Part 4

Rufus has the worst fleas. We bathe him. We dose him with Frontline every month and still, he is flea-riddled. And they’re nervy. Last month they went on strike for better working conditions. Seems I had created an unsafe workspace for them with all the flooding and the poisoning and their boss expected them to pay for their own safety equipment.

Well, why should I give a shit if my dog’s fleas go on strike? Sounds like Heaven. They refuse to do flea-things to my dog and I don’t have to think about how much money I’m spending on failing to eradicate them. Strike away, fleas.

My enthusiasm was ill-thought-out. Because, of course, they don’t need all 8,452 fleas on the picket-line at any given moment. Twenty of them would take their signs and follow behind the dog chanting their slogans and the rest of them would crowd onto the couch to watch TV. You think, well, how hard can it be to take a remote from a bunch of fleas? But then, you reach over for it and they swarm all over your hand, down in between your fingers and up your arm. It’s just so gross.

Lesley was all, “Just get some diatomaceous earth and sprinkle it on the couch. That’ll fix them.”

Oh, sure, for regular fleas. One day I sprinkle diatomaceous earth on the couch, the next day UPS shows up with 8,452 very tiny boxes. Inside each one? Protective suits. Worse? They bought those suits on Amazon using my account. Each order had its own shipping fee, so they drained my bank account. Why does Amazon even sell protective suits to fleas? I tried to get answers, but all Amazon would tell me is that they don’t pass judgments on their customers. Eventually, I got the bank to handle it—since the fleas stole my identity and bank information in order to place the order. But I know for a fact that not one of those fuckers got anything more than a slap on the wrist.

So, it ends up being me who has to go back to their boss and try to negotiate some kind of settlement, because I just can’t have all these fleas loitering on my couch. You can’t even imagine the difficulty of this. I had to sneak up on Rufus when he was asleep and then dig around in his fur to try to find the flea management that was still on the job and then talk to them softly enough that Rufus wouldn’t wake up. Otherwise, he’d put his head on my lap and insist on scratches or think we were about to go out and start hopping around. And to hear a flea, you basically have to let it crawl in your ear and then shout to you the things it wants you to know. Your ear never feels clean afterward.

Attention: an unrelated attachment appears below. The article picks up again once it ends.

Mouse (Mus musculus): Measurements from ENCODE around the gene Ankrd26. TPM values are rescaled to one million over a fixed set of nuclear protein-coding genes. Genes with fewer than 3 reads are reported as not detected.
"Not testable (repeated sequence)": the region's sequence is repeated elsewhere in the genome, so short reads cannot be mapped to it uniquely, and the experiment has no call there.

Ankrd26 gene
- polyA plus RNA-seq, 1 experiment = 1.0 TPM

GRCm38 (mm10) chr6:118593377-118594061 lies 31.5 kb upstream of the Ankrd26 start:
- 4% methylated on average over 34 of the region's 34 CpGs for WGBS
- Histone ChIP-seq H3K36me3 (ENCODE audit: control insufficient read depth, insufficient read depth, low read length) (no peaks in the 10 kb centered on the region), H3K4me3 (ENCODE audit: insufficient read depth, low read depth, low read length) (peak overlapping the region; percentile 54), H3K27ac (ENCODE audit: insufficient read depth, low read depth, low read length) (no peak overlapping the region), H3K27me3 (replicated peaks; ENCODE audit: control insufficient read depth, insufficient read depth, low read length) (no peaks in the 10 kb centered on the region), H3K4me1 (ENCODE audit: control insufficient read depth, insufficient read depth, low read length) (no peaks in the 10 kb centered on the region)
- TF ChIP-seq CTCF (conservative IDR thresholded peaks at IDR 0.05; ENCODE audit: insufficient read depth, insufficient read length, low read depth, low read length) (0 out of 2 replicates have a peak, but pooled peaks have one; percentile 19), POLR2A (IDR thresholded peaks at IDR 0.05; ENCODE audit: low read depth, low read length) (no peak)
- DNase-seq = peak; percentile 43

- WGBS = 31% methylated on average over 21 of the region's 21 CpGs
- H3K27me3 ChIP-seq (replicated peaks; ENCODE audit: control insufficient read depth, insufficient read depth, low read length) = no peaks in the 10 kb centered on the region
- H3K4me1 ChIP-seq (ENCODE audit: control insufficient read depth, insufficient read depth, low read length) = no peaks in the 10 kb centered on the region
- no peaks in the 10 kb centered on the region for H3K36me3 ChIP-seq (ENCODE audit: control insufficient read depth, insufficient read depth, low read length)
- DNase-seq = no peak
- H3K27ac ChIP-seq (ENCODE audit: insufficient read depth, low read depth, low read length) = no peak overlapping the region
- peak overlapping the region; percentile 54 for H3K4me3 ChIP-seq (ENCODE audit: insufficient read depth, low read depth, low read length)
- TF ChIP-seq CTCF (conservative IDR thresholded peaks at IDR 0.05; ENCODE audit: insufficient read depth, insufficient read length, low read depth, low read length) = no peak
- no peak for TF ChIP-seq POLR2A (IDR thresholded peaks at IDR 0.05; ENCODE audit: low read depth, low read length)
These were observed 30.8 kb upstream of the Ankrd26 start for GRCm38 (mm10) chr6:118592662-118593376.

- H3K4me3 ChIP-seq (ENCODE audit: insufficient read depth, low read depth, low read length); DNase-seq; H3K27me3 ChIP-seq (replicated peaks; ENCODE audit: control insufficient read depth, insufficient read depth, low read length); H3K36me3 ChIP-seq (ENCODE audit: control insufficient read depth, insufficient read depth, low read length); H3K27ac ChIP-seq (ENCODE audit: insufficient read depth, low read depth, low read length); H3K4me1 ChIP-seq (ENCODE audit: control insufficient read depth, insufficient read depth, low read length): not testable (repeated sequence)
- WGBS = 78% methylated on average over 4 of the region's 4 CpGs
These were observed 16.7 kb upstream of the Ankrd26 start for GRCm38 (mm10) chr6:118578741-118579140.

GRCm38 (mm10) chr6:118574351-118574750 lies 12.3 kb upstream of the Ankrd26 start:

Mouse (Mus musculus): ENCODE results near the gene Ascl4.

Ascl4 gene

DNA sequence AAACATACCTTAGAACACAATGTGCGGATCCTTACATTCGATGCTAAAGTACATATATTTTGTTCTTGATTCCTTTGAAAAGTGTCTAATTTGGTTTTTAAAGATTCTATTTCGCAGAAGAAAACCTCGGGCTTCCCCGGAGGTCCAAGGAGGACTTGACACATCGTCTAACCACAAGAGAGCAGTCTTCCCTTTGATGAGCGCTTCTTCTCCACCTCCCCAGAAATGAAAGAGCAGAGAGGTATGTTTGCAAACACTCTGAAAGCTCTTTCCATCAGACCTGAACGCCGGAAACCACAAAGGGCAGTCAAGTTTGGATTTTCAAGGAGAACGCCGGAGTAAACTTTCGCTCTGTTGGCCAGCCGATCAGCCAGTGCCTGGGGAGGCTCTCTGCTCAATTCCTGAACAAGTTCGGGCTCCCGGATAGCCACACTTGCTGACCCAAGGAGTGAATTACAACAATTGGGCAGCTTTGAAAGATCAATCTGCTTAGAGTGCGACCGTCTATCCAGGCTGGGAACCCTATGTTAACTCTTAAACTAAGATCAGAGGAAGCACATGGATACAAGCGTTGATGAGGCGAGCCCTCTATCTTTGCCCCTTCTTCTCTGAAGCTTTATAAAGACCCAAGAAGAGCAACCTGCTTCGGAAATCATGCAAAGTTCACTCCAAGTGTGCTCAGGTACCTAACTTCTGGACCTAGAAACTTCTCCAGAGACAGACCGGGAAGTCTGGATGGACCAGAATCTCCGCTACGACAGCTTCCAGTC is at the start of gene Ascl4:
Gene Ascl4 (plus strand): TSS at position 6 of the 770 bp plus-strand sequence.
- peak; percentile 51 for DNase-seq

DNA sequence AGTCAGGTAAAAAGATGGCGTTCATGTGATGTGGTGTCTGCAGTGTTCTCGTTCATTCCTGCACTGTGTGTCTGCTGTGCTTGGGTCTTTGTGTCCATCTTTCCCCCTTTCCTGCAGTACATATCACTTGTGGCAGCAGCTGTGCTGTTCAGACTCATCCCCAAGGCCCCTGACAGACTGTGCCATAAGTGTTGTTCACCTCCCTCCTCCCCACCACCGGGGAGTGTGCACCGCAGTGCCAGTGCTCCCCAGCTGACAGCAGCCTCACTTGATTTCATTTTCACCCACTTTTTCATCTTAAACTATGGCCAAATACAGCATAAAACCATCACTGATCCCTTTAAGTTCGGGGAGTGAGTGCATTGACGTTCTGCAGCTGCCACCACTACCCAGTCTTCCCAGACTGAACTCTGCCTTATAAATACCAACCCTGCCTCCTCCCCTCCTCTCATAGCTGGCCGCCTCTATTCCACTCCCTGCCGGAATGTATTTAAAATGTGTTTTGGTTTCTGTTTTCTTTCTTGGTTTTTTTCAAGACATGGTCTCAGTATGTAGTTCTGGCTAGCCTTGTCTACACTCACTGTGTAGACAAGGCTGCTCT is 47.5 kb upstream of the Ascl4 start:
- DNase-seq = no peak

But we make the negotiations happen. And I agree to issue general warnings before we bathe the dog. In return, they agree to cease trying to unionize the cats’ fleas. Soon enough, I can sit on my own couch and watch my own TV. But my dog still has fleas. What can you do?

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Not Seeing What Side You’re On

I’m really glad that Mallory Ortberg wrote this response to Elizabeth Ellen’s utterly confounding post from last week. I mean, when you’re nervous about writing a post because you’re afraid it’s going to piss feminists off and not because you’re revealing that you molested three children when you were a child (when he was talking about his new memoir on NPR, Charles Blow said that, actually, the majority of molestations happen between children–the average age of a molester is 14 and the average age of their victim is 4. Doesn’t make it any less traumatic.), you are not operating on the same plane as the rest of us.